South Korean pharmaceutical and bio-technology companies are betting big on China as their next key market, hoping to repeat the success of a few pioneering Korean drug companies enjoying steady sales growth and strong brand awareness in the world’s second largest pharmaceutical market.
South Korea`s Hanmi Pharmaceutical is poised for further growth in China as it tries to diversify revenue into adult medicines beyond market leading products to treat gastrointestinal disorders and cold in children, the company said.
Its local entity Beijing Hanmi Pharmaceutical located in Shunyi District, Beijing grew 14 percent per year in sales over the past decade. Last year’s sales reached 1.5 billion yuan ($216.7 million) and the future outlook is strong. The company is adding production lines to meet increasing demands for its children medicines in China where new births come to 15 to 17 million a year after authorities relaxed the one-child policy in 2015.
Beijing Hanmi Pharmaceutical will soon triple the production of its kids cold medicine Itanjing to 180 million bottles a year, said chief executive Lim Hae-Ryong. The company is also targeting to enter the adult medicine market based on its success in medicines for children.
Medicines for children account for just 4.5 percent in the world’s second largest pharmaceutical market and the profit margin is low. The company is preparing to deliver steady profit growth by expanding its portfolio into adult medicines in respiratory and digestive areas, as well as hypertension and diabetes, Lim said.
To survive in China, Lim said, modified drugs, first generics and several candidate drugs should be in place. That is why the company increased R&D spending to 158 million yuan last year.
Beijing Hanmi Pharmaceutical, which aims to release three new products every year, covers R&D, production and marketing on its own. Out of its 1,323 employees, 800 are involved in marketing and sales, and 65 percent of its sales reps have a medical or pharmacological background.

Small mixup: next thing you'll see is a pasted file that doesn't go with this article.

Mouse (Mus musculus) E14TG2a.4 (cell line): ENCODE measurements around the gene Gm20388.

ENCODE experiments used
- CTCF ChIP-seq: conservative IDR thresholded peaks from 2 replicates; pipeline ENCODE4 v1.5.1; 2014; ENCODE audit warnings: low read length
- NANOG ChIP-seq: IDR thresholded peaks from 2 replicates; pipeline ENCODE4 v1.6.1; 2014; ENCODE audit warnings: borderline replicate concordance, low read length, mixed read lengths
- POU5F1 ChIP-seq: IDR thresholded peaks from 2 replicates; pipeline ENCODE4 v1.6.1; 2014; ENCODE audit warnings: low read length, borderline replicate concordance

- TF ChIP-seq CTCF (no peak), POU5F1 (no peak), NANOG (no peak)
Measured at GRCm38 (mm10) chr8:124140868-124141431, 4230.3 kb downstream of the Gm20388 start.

The company is also well known for its strict quality management. A serial number on its product label shows when and where the product was made. A new nine-storied warehouse will open in April to automate shipment and delivery. Support from the Chinese government is instrumental to the company’s growth, Lim said. It has received a 10 percent corporate tax cut as a high-tech company and some 10 million yuan was subsidized to improve facilities. China provides extraordinary support to even foreign-invested companies if they are helpful to Chinese citizens, Lim emphasized.
Besides Hanmi, Korean biopharmaceutical companies are also actively expanding the Chinese market through cooperation with local partners. Ilyang Pharmaceutical is another Korean pioneer in China’s pharmaceutical market. It formed a Chinese entity in the late 1990s in Jilin Province to produce famous roborant Wonbi-D. Sales from China alone already surpassed 100 billion won ($8.6 million). SK Biopharmaceuticals is preparing a clinical trial of its FDA-approved epilepsy drug Xcopri in China.
Drug licensing deals are also active. In September last year, JW Pharma stroke a $70 million out-licensing deal over its gout drug URC 102 with Nanjing Simcere Dongyuan Pharmaceutical. GC Pharma, which agreed to out license rights to Hunter syndrome drug Hunterase to China’s CANBridge Pharmaceuticals last January, expects to win marketing approval from Chinese authorities this year.
Korean biosimilar developers are making debut in China by establishing a joint venture, too. Celltrion set up Vcell Healthcare with Nan Feng Group July to develop, manufacture and sell Celltrion’s three biosimilars Remsima, Truxima and Herzuma in China. Samsung Bioepis also formed JV AffaMed Therapeutics with C-Bridge Capital in February to jointly sell its biosimilars in China.
Korean cosmetic medicine brands are also popular in China. LG Chem, which sells antibiotic Factive, growth hormone Eutropin and hyaluronic acid filler Yvoire in China, has maintained its top ranking in the local filler market for three straight years since 2016. Hugel, a Korean botulinum toxin maker, expects to receive Chinese marketing approval of its botox products in the second or third quarter.
By Kim Byung-ho, Chung Seul-gi and Minu Kim
[ⓒ Pulse by Maeil Business Newspaper & mk.co.kr, All rights reserved]